• 12 Gothic Revival - Cathedral Style

    1 record(s) found

  • 13 Gothic Revival - Gothick

    1 record(s) found

  • 14 Gothic Revival - Italian Gothic

    1 record(s) found

  • 15 Gothic Revival - Neo-French

    1 record(s) found

  • 16 Gothic Revival - Quebec Gothic

    10 record(s) found

  • 17 Gothic Revival – Carpenter's Gothic

    Carpenter’s Gothic structures are made of wood and are typically simple in their construction, but use a number of elements to create the vertical effect that is a hallmark of Gothic Revival architecture. They are often clad with vertical board and batten sheathing, as well as gable roofs, which work to create an elongated façade. The structures also often use superficial and non-academic application of trim, moulding and mill work from pattern books to emulate a Gothic Revival churches. This architectural type was once quite common in Ontario, but has become increasingly rare.

    127 record(s) found

  • 18 Gothic Revival – Collegiate Gothic

    Also called Neo-Gothic, this style found application in educational architecture (schools, colleges and universities), as well as religious architecture. Using such materials as machine-cut stone and cast stone applied to concrete and steel structures, or diamond-pattern glass windows (mimicking the effect of leaded glass windows), it was a wholly modern and polished application of late Gothic and Elizabethan motifs to 20th-century building systems. Collegiate Gothic architecture was widely used by Christian faiths in Ontario in the first half of the 20th century. A number of well-preserved examples can be found across the province.

    203 record(s) found

  • 19 Gothic Revival – Commissioner's Gothic

    The Commissioner’s Gothic Revival style originated in England with the Church Building Act of 1818, which made £1 million available in order to build Anglican churches in English suburbs and towns to strengthen the Church of England against the perceived threats of non-conformist congregations, the industrial revolution and societal unrest. The Church Commission perceived Gothic to be the most economical architectural church style, as it could be fashioned from brick and needed only a belfry and lancet windows to distinguish a building as a church. This generally led to buildings resembling the rectangular-shaped, preaching-box churches of the Classically-inspired architect James Gibbs (1682-1754) that were “Gothicized” by the addition of lancet windows and applied Gothic ornament. In Canada, Commissioner’s Gothic churches are characterized by a rectangular-shaped church body with a low-pitched roof and a small chancel; there are lancet windows and shallow or no buttresses. The interior usually presents a hall plan with a west-end organ gallery and an east-end altar. Ontario examples of the style include: St. George’s Anglican Church, St. Catharines; Little Trinity Anglican Church, Toronto; and Old St. Thomas Church, St. Thomas.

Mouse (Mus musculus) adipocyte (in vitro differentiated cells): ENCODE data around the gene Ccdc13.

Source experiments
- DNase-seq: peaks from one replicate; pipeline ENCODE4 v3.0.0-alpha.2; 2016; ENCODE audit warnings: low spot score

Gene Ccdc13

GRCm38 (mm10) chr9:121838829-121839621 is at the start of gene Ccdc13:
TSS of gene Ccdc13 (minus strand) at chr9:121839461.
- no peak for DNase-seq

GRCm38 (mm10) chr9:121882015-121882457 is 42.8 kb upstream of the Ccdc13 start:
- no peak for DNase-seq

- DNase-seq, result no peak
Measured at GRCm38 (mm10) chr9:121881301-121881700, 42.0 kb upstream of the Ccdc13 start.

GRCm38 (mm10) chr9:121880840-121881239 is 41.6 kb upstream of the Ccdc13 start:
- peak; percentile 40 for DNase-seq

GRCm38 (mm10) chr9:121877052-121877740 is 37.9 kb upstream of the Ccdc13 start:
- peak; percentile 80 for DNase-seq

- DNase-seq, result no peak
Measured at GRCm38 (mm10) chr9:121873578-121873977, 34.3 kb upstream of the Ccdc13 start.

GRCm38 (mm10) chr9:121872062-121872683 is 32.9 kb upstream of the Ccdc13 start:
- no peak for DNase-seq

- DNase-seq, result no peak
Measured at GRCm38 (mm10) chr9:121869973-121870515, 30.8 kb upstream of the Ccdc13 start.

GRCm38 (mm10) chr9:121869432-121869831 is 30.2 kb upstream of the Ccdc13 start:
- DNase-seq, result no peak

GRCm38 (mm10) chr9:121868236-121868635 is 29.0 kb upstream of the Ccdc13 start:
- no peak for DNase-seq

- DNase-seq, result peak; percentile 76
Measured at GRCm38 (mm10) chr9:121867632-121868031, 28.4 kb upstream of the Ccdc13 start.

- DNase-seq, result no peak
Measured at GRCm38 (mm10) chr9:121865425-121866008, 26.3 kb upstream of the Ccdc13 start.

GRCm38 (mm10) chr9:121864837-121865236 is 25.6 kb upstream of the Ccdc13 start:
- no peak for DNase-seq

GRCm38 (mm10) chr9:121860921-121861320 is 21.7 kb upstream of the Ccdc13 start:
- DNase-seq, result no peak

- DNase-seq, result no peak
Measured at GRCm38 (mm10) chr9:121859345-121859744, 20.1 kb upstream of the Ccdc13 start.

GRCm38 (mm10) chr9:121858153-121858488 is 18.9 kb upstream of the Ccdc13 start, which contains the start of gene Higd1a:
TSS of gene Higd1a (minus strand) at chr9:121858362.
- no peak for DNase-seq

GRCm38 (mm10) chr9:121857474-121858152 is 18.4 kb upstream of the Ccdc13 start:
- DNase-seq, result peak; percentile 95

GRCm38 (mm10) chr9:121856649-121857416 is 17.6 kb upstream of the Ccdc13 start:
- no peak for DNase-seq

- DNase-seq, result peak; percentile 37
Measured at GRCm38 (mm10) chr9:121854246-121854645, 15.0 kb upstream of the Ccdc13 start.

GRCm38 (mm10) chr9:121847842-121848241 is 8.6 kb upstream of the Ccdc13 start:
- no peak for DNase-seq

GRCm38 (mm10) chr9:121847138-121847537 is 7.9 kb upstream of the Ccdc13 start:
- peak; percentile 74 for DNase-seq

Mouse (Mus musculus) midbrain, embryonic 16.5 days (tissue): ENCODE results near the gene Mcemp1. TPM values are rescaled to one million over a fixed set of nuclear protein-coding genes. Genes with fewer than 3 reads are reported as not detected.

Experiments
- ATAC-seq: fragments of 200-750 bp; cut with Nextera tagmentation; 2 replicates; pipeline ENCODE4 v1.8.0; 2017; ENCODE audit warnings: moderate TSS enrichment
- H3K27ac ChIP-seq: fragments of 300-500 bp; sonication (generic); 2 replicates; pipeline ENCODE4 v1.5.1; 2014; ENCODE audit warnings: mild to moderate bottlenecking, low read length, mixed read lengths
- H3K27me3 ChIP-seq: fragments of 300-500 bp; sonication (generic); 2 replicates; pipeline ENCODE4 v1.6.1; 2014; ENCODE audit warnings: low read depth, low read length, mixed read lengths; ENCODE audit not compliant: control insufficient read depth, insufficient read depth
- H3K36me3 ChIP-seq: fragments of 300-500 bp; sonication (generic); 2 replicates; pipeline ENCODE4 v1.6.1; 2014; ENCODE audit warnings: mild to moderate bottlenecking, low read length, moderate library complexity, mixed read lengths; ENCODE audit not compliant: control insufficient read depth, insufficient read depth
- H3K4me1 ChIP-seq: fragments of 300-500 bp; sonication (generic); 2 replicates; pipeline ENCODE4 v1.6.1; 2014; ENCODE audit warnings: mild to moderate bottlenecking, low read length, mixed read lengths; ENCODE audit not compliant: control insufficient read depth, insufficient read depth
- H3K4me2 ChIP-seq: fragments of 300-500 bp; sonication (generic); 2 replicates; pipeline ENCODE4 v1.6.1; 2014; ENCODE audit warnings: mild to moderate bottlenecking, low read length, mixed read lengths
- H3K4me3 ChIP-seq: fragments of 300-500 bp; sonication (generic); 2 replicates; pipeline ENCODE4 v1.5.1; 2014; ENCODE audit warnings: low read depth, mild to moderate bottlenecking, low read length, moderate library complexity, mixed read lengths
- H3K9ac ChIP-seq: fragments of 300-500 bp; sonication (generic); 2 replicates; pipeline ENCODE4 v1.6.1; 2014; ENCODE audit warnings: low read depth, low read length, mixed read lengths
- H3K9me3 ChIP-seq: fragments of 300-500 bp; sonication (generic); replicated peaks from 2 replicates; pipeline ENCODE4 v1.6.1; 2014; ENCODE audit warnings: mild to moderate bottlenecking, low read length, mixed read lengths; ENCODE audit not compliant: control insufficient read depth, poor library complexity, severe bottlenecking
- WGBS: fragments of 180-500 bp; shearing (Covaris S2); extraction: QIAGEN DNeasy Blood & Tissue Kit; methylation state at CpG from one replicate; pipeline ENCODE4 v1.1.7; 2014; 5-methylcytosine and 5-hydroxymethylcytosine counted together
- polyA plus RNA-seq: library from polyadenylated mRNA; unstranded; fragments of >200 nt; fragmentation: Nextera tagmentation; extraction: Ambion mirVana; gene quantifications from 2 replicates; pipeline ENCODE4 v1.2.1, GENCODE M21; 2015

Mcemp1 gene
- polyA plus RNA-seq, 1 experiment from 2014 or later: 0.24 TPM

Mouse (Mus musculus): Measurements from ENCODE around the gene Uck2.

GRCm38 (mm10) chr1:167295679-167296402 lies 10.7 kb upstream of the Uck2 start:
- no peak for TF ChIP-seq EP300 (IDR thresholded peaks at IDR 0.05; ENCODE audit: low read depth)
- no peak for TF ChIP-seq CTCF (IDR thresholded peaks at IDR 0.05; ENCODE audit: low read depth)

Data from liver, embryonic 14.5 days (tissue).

6 record(s) found

  • 20 Gothic Revival – Ecclesiological Gothic

    The Ecclesiological style was influenced by the writings of the High-Church Cambridge Camden Society (later the Ecclesiological Society). Founded in 1839, the society published and distributed pamphlets and later a journal (The Ecclesiologist), which emphasized that church and cathedral designs should be informed by academic and archaeological study of Gothic architecture. This idea was based on the medievalist views of Augustus Welby Northmore Pugin (1812-52), who advocated that the Gothic period represented a religious and cultural high-point in European, specifically English, history. Churches and cathedrals of this style were often built by leading architects and master-builders. They tended to be prominent churches within their respective diocese.

    6 record(s) found

  • 21 Gothic Revival – French Gothic

    Influenced by the architecture of Gothic cathedrals in northern France, French Gothic Revival places of worship emphasize height and an impression of verticality, both inside and out. Other common characteristics include three front entrances, topped by a rose window and flanked by two front towers, and interiors that unified the nave and chancel. Closely associated with Roman Catholicism, French Gothic architecture became popular as the faith grew and established itself in Canada during the period between the Act of Union (1841) and Confederation (1867). The leading proponent of this style in Ontario was architect Joseph Connolly. Examples include the Church of Our Lady of the Immaculate Conception in Guelph (1877) and St. Mary of the Assumption Church in Owen Sound (1871).

    7 record(s) found

  • 22 Gothic Revival – High Victorian